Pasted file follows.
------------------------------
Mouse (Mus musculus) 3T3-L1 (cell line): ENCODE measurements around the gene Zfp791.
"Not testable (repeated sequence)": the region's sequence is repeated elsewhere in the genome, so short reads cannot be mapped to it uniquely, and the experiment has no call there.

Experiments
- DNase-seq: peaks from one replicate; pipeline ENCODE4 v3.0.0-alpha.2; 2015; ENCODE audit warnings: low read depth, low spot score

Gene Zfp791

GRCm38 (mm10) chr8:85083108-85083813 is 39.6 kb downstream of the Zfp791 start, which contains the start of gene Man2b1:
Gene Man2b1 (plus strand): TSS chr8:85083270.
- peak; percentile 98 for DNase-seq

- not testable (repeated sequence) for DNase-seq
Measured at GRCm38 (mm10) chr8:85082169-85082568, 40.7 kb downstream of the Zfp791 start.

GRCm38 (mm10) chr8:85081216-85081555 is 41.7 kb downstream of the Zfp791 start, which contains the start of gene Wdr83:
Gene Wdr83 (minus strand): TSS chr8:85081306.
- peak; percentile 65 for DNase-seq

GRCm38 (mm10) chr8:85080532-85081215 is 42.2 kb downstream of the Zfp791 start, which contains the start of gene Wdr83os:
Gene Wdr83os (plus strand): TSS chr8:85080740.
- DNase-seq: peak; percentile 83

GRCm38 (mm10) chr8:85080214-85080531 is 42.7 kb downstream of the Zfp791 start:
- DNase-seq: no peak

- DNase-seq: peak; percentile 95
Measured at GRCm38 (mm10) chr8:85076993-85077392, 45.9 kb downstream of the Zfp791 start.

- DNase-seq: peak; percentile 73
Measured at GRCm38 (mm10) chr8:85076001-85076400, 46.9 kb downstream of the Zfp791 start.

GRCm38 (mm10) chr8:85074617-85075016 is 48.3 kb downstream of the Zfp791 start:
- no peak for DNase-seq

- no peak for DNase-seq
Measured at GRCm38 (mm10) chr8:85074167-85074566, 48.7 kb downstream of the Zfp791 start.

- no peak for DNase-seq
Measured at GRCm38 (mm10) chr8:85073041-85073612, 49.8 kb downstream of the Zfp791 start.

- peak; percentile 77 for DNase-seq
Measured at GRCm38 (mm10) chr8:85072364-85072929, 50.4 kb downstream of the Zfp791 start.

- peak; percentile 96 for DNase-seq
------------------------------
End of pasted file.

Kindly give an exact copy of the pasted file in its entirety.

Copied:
Mouse (Mus musculus) 3T3-L1 (cell line): ENCODE measurements around the gene Zfp791.
"Not testable (repeated sequence)": the region's sequence is repeated elsewhere in the genome, so short reads cannot be mapped to it uniquely, and the experiment has no call there.

Experiments
- DNase-seq: peaks from one replicate; pipeline ENCODE4 v3.0.0-alpha.2; 2015; ENCODE audit warnings: low read depth, low spot score

Gene Zfp791

GRCm38 (mm10) chr8:85083108-85083813 is 39.6 kb downstream of the Zfp791 start, which contains the start of gene Man2b1:
Gene Man2b1 (plus strand): TSS chr8:85083270.
- peak; percentile 98 for DNase-seq

- not testable (repeated sequence) for DNase-seq
Measured at GRCm38 (mm10) chr8:85082169-85082568, 40.7 kb downstream of the Zfp791 start.

GRCm38 (mm10) chr8:85081216-85081555 is 41.7 kb downstream of the Zfp791 start, which contains the start of gene Wdr83:
Gene Wdr83 (minus strand): TSS chr8:85081306.
- peak; percentile 65 for DNase-seq

GRCm38 (mm10) chr8:85080532-85081215 is 42.2 kb downstream of the Zfp791 start, which contains the start of gene Wdr83os:
Gene Wdr83os (plus strand): TSS chr8:85080740.
- DNase-seq: peak; percentile 83

GRCm38 (mm10) chr8:85080214-85080531 is 42.7 kb downstream of the Zfp791 start:
- DNase-seq: no peak

- DNase-seq: peak; percentile 95
Measured at GRCm38 (mm10) chr8:85076993-85077392, 45.9 kb downstream of the Zfp791 start.

- DNase-seq: peak; percentile 73
Measured at GRCm38 (mm10) chr8:85076001-85076400, 46.9 kb downstream of the Zfp791 start.

GRCm38 (mm10) chr8:85074617-85075016 is 48.3 kb downstream of the Zfp791 start:
- no peak for DNase-seq

- no peak for DNase-seq
Measured at GRCm38 (mm10) chr8:85074167-85074566, 48.7 kb downstream of the Zfp791 start.

- no peak for DNase-seq
Measured at GRCm38 (mm10) chr8:85073041-85073612, 49.8 kb downstream of the Zfp791 start.

- peak; percentile 77 for DNase-seq
Measured at GRCm38 (mm10) chr8:85072364-85072929, 50.4 kb downstream of the Zfp791 start.

- peak; percentile 96 for DNase-seq